ladies and gentlemen....slow down and give your patients the time and attention they deserve. it will change your life when you actually talk to them!! truer words have never been spoken. its very sad that we are being asked to do so much more with so much less all the time. i often wish i was a cna again so that i had the opportunity to sit and feed my patients or give them their baths. we are all being stretched 10 ways from sunday, and its the patient's that suffer. i wish your words were falling on the right ears. i think another issue is the lawsuit happy culture we are living in.... we have to chart chart chart chart chart chart chart! my fellow rns and i often complain that we are forced to spend more time taking care of the computer and chart than the patients. more and more policies and flowsheets are beings added and none are being taken away.
ok, bring on the rebuttals!
it sounds like you were at a sub par facility, because your complaints are not unfounded at all. i'm sorry your experience was so negative. all those things mentioned are standards of care at my facility. we do hourly rounding, backrubs and fill waters 2x/shift, even if somebody is on a fluid restriction- we replace. anyway, sorry to be a killjoy on an otherwise hilarious thread... just wanted to add my
back to the funnies!!
other comments above in red
- Apr 4, '11 by mama_dHad a non-compliant diabetic come in and get admitted for BLE wounds. He was trying to treat them at home by bathing them in alcohol...rubbing alcohol when he had it, liquor when he didn't. Needless to say, he was a mess...tendons exposed on both feet. Doc wrote order for surgery consult b/c "wounds are not cooperating with home treatment". As if they had a mind of their own.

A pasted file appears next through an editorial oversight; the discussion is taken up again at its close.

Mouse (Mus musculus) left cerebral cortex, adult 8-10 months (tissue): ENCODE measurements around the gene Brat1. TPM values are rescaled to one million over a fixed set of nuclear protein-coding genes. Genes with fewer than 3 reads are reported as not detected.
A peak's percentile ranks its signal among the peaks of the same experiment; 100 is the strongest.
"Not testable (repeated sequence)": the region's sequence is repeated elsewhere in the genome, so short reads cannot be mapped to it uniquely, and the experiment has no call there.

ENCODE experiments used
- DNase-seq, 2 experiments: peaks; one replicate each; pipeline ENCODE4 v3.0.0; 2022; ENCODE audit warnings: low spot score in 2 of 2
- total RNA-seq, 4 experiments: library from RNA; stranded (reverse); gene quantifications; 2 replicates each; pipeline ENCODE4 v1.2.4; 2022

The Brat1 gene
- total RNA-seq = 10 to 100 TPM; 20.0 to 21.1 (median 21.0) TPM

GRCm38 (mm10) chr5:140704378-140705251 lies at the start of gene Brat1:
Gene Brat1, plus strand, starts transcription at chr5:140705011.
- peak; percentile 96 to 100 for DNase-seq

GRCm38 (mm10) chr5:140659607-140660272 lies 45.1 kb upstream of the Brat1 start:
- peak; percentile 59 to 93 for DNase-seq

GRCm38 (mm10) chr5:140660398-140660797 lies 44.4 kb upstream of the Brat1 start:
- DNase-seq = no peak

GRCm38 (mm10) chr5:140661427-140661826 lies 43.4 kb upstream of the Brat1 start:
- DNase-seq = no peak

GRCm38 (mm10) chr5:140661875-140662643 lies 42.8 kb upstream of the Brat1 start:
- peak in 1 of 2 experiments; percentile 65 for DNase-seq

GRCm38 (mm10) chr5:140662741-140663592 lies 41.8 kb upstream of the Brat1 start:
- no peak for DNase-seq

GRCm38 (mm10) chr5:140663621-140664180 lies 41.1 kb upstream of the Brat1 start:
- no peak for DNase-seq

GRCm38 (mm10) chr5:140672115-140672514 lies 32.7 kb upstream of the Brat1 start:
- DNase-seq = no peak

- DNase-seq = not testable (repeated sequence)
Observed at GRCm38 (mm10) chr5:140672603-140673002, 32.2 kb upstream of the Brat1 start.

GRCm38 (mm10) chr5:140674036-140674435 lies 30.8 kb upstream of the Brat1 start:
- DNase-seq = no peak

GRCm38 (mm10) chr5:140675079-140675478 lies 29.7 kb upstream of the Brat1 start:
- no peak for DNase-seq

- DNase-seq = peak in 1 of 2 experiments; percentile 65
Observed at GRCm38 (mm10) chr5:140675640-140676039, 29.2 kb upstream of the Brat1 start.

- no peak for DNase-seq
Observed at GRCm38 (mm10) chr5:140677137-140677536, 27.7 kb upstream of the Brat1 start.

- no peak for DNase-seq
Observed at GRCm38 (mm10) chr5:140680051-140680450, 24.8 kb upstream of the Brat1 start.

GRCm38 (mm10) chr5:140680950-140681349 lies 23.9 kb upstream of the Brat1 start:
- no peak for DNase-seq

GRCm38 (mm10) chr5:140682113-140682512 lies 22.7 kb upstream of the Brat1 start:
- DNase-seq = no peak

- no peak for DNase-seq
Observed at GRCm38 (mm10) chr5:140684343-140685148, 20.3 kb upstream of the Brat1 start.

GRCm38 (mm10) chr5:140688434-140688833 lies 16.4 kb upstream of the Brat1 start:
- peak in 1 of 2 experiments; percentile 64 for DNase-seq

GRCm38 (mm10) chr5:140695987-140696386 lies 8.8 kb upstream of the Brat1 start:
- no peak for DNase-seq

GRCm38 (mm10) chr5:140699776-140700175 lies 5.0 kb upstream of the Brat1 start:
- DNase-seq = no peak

Our order set from the ED for rule out MI includes urine pregnancy tests and assessing pts for use of erectile dysfunction meds. Which is fine, if the doc pays attention to which little boxes he's clicking...but always cracks me up when I get a 90 year old LOL who has orders for both!
Favorite d/c orders..."Stop shooting up" and "Take phone book and find another neurologist for follow up".Last edit by mama_d on Apr 4, '11 : Reason: spelling
- Apr 4, '11 by redddyWe keep beer stocked in the locked fridge to prevent DTs.
- Apr 4, '11 by JRN26On elderly female patient's transfer orders to care facility "Patient may go to the craft store". Cracked me up!
- Apr 4, '11 by msjellybeanHad a pt several months back with hx of HTN, poorly controlled. Her doc has a habit of not restarting his pt's BP beds when they are in-pt. Well, one night, her BP is high and continues to stay that way after about 6 hours of interventions. At 6am VS time, her pressure is something like 210/120. Doc refuses to do anything about it, so a rapid response is called. Hospitalist comes & sorts everything out.
Later that night, I get a call from the tele tech informing me that she's suddenly jumped up to sinus tach the 130s, after being NSR in the 60s-70s all night. Call the doc and his intervention is, "set the alarm to 160 and leave her alone & let her sleep."
Because the fact that she was sound asleep when her heart rate doubled was somehow related to something I had done to her. About an hour later, she converted into afib.